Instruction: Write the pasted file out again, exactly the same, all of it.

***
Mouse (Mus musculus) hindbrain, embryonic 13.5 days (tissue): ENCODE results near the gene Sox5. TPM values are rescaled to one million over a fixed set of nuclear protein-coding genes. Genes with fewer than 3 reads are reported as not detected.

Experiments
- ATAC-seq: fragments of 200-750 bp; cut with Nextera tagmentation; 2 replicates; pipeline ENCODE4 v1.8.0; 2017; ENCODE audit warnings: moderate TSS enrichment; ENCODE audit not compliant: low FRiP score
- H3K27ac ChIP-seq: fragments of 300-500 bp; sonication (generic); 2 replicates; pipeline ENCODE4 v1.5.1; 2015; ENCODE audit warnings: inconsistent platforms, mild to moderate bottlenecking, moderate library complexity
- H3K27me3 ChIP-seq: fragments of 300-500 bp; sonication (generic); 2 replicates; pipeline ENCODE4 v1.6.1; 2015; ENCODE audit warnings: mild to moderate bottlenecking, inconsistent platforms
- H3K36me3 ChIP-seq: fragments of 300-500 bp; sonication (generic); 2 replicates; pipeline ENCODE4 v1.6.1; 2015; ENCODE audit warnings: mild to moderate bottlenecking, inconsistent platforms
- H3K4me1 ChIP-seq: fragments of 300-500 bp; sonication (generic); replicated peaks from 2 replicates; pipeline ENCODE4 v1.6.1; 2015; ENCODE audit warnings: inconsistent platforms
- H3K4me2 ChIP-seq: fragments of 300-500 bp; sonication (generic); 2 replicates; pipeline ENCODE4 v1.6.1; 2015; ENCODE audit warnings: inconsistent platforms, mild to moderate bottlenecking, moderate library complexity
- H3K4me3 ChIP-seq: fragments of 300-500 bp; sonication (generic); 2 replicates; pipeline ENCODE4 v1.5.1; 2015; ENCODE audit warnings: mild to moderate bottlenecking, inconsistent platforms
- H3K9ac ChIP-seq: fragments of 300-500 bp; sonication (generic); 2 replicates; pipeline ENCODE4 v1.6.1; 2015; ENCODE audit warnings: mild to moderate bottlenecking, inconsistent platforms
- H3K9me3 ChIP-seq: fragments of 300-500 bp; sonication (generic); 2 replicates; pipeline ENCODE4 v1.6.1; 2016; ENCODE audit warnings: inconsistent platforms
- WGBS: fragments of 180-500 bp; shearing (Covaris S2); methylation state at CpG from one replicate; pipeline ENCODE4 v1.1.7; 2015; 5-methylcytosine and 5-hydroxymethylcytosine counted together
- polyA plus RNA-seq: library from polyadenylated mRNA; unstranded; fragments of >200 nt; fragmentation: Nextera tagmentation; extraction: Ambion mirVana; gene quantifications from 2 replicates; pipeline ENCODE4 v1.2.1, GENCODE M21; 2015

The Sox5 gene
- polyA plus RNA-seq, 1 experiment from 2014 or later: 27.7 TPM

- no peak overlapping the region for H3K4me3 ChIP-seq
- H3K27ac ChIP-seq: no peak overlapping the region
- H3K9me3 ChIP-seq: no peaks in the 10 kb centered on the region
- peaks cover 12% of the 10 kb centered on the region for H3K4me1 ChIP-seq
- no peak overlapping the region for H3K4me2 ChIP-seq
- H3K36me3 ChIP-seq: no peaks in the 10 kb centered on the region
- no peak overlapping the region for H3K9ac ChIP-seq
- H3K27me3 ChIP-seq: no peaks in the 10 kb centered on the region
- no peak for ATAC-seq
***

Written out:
Mouse (Mus musculus) hindbrain, embryonic 13.5 days (tissue): ENCODE results near the gene Sox5. TPM values are rescaled to one million over a fixed set of nuclear protein-coding genes. Genes with fewer than 3 reads are reported as not detected.

Experiments
- ATAC-seq: fragments of 200-750 bp; cut with Nextera tagmentation; 2 replicates; pipeline ENCODE4 v1.8.0; 2017; ENCODE audit warnings: moderate TSS enrichment; ENCODE audit not compliant: low FRiP score
- H3K27ac ChIP-seq: fragments of 300-500 bp; sonication (generic); 2 replicates; pipeline ENCODE4 v1.5.1; 2015; ENCODE audit warnings: inconsistent platforms, mild to moderate bottlenecking, moderate library complexity
- H3K27me3 ChIP-seq: fragments of 300-500 bp; sonication (generic); 2 replicates; pipeline ENCODE4 v1.6.1; 2015; ENCODE audit warnings: mild to moderate bottlenecking, inconsistent platforms
- H3K36me3 ChIP-seq: fragments of 300-500 bp; sonication (generic); 2 replicates; pipeline ENCODE4 v1.6.1; 2015; ENCODE audit warnings: mild to moderate bottlenecking, inconsistent platforms
- H3K4me1 ChIP-seq: fragments of 300-500 bp; sonication (generic); replicated peaks from 2 replicates; pipeline ENCODE4 v1.6.1; 2015; ENCODE audit warnings: inconsistent platforms
- H3K4me2 ChIP-seq: fragments of 300-500 bp; sonication (generic); 2 replicates; pipeline ENCODE4 v1.6.1; 2015; ENCODE audit warnings: inconsistent platforms, mild to moderate bottlenecking, moderate library complexity
- H3K4me3 ChIP-seq: fragments of 300-500 bp; sonication (generic); 2 replicates; pipeline ENCODE4 v1.5.1; 2015; ENCODE audit warnings: mild to moderate bottlenecking, inconsistent platforms
- H3K9ac ChIP-seq: fragments of 300-500 bp; sonication (generic); 2 replicates; pipeline ENCODE4 v1.6.1; 2015; ENCODE audit warnings: mild to moderate bottlenecking, inconsistent platforms
- H3K9me3 ChIP-seq: fragments of 300-500 bp; sonication (generic); 2 replicates; pipeline ENCODE4 v1.6.1; 2016; ENCODE audit warnings: inconsistent platforms
- WGBS: fragments of 180-500 bp; shearing (Covaris S2); methylation state at CpG from one replicate; pipeline ENCODE4 v1.1.7; 2015; 5-methylcytosine and 5-hydroxymethylcytosine counted together
- polyA plus RNA-seq: library from polyadenylated mRNA; unstranded; fragments of >200 nt; fragmentation: Nextera tagmentation; extraction: Ambion mirVana; gene quantifications from 2 replicates; pipeline ENCODE4 v1.2.1, GENCODE M21; 2015

The Sox5 gene
- polyA plus RNA-seq, 1 experiment from 2014 or later: 27.7 TPM

- no peak overlapping the region for H3K4me3 ChIP-seq
- H3K27ac ChIP-seq: no peak overlapping the region
- H3K9me3 ChIP-seq: no peaks in the 10 kb centered on the region
- peaks cover 12% of the 10 kb centered on the region for H3K4me1 ChIP-seq
- no peak overlapping the region for H3K4me2 ChIP-seq
- H3K36me3 ChIP-seq: no peaks in the 10 kb centered on the region
- no peak overlapping the region for H3K9ac ChIP-seq
- H3K27me3 ChIP-seq: no peaks in the 10 kb centered on the region
- no peak for ATAC-seq